Is there any language, which can be used to define all programming problems perfectly?

By perfectly, I mean with these two properties:

  • p is the problem.
  • d is the definition in the language.
  • P(d, p): "d is the definition of the problem p"

$$ \forall p\exists d(P(d, p)) $$ $$ \forall p\exists d1,d2((P(d1, p) \land P(d2, p)) \rightarrow (d1 \Leftrightarrow d2)) $$

Example: The simple problem to output the first N numbers, can be defined in many ways, for example in the english language. I want a language which restricts the number of definitions to 1 for every problem. In other words, no 2 distinct definitions can define the same problem, and every problem has a definition.

1. This language exists?

2. If such language does not exists, is it possible to create one?

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    $\begingroup$ Unlikely. Intuitively, some form of the s-m-n property should carry over from descriptions of the programs to descriptions of the problems; we'd have infinitely many descriptions just like we have infinitely many programs for each (computable) problem. In fact, each programming language is such a description, so the proof probably carries over directly. $\endgroup$ – Raphael Nov 5 '19 at 20:17
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    $\begingroup$ FWIW, I don't think those formulae add a lot of value here. $\endgroup$ – Raphael Nov 5 '19 at 20:18
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    $\begingroup$ Question 2 seems to be self-contradictory. $\endgroup$ – Raphael Nov 5 '19 at 20:18
  • $\begingroup$ I agree that programming languages and/or assembly are basically this very description you speak of. The thing to understand here is that there are effectively an infinite number of ways to solve a problem, let alone to even attempt to solve it. Some of those ways are just better than others. So no you can't have 1 definition for every problem, because you can't even have N definitions. $\endgroup$ – Andrew Nov 6 '19 at 16:56

This question is somewhat unclear to me; however, under one interpretation there is a result which indicates that the answer is unsatisfyingly yes: namely, the existence of Friedberg numberings. Roughly speaking, a Friedberg numbering is a programming language which is Turing complete but in which no two programs perform the same task.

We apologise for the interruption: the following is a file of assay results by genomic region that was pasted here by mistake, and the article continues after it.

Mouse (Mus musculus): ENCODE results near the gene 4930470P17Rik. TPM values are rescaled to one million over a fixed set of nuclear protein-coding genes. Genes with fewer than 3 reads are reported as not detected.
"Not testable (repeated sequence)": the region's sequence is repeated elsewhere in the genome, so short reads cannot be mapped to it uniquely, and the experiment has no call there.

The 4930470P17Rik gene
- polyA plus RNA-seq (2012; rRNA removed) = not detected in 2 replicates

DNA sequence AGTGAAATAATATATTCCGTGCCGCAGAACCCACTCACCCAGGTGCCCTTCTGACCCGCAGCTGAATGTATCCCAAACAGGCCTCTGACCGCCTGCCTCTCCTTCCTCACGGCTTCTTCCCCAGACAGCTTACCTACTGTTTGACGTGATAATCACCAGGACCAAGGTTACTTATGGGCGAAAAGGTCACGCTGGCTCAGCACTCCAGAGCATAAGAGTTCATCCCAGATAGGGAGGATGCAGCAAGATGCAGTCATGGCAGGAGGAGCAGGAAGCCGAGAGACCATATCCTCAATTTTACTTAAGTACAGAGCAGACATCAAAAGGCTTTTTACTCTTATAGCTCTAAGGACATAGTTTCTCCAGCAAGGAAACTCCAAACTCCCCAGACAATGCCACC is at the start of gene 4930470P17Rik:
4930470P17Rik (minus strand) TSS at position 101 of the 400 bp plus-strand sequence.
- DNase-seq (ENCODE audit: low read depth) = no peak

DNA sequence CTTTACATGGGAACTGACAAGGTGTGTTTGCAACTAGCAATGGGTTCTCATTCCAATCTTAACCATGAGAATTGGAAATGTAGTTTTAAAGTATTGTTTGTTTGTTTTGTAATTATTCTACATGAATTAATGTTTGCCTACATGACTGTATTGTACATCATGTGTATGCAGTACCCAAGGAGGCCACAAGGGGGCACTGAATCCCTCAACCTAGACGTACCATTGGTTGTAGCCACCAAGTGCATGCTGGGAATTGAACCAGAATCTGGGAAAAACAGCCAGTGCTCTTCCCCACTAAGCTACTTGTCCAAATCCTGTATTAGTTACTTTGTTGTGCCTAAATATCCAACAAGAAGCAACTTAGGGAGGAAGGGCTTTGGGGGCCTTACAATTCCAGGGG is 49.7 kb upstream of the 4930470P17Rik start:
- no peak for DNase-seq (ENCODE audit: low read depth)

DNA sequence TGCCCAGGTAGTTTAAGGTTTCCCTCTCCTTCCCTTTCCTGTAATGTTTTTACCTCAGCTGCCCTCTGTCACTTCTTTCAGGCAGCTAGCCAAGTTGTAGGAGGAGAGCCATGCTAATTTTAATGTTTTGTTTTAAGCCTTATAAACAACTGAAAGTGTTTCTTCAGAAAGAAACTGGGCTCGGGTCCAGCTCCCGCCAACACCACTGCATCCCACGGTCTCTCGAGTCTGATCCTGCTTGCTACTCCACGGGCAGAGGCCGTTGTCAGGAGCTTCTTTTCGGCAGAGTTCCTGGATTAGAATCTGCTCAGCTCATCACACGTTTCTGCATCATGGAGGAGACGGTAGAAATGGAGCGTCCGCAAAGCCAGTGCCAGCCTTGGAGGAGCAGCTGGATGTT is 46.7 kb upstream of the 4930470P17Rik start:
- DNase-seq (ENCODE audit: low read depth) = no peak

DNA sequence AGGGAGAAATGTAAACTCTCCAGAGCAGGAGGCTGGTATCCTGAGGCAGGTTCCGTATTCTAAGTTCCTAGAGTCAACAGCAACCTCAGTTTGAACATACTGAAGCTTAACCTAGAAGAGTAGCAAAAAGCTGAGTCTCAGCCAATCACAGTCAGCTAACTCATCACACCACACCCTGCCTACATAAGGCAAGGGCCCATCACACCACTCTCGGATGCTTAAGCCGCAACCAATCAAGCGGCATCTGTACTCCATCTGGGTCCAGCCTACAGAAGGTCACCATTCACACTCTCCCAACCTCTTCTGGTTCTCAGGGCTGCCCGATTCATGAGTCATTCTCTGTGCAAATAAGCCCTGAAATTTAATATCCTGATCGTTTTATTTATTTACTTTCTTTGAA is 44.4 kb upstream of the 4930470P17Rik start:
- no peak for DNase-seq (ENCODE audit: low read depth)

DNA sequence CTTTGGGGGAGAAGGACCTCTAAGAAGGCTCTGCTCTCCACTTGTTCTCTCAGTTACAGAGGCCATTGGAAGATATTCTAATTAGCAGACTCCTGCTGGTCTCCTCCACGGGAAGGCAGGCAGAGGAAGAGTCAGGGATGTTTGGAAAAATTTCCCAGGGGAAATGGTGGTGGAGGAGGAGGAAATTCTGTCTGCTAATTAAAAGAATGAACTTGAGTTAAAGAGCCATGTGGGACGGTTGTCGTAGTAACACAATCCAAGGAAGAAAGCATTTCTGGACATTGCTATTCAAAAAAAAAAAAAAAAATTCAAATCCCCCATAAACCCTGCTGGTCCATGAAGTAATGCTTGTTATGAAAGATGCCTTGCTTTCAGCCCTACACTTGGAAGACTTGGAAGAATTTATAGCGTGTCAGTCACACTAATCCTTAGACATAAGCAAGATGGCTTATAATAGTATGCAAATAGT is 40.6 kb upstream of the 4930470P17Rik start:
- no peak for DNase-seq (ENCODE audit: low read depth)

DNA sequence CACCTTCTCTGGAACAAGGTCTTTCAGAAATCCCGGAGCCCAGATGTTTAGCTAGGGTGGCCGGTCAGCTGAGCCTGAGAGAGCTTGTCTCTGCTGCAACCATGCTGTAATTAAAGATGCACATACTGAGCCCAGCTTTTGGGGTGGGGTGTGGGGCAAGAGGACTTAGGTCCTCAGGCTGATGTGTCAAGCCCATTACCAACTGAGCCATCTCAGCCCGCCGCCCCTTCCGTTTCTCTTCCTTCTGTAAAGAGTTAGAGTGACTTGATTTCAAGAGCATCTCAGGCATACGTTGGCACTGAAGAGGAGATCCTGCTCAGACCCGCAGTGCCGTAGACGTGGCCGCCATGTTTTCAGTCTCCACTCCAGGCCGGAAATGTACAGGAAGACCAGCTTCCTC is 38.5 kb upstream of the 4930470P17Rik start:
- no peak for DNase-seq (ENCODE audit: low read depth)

(More formally: a Friedberg numbering is a computable function $\varphi$ of two variables such that for each computable function $\psi$ of one variable there is exactly one $e_\psi^\varphi$ such that $\lambda x.\varphi(e_\psi^\varphi,x)\cong\lambda x.\psi(x)$.)

A simple proof of the existence of such numberings was given by Kummer.

That said, it's easy to show that we can never "translate into" a Friedberg numbering, which renders the positive result above somewhat misleading at best: if $(\theta_i)_{i\in\mathbb{N}}$ is the usual numbering of computable functions of one variable and $\varphi$ is a Friedberg numbering, the map $$(*)_\varphi:\theta_i\mapsto e_{\theta_i}^\varphi$$ is not computable. Essentially, what this means is that programming in the usual sense is impossible in the context of a Friedberg numbering: while every computable function has a corresponding program, there's no way to find it.

  • To prove this, simply note that from the map $(*)_\varphi$ we can compute the set of indices for the never-defined function: let $c$ be the unique number such that $\lambda x.\varphi(c,x)$ is never defined, and to tell whether $\theta_i$ is never defined just check whether $(*)_\varphi(i)=c$. (Note that this can be improved: if we replace the never-defined function with the identity function, or more generally any partial computable function with infinite domain, the resulting set of indices is strictly more complicated than the halting problem - it has Turing degree $\bf 0''$. So in fact "translating into a Friedberg numbering" is really very impossible indeed.)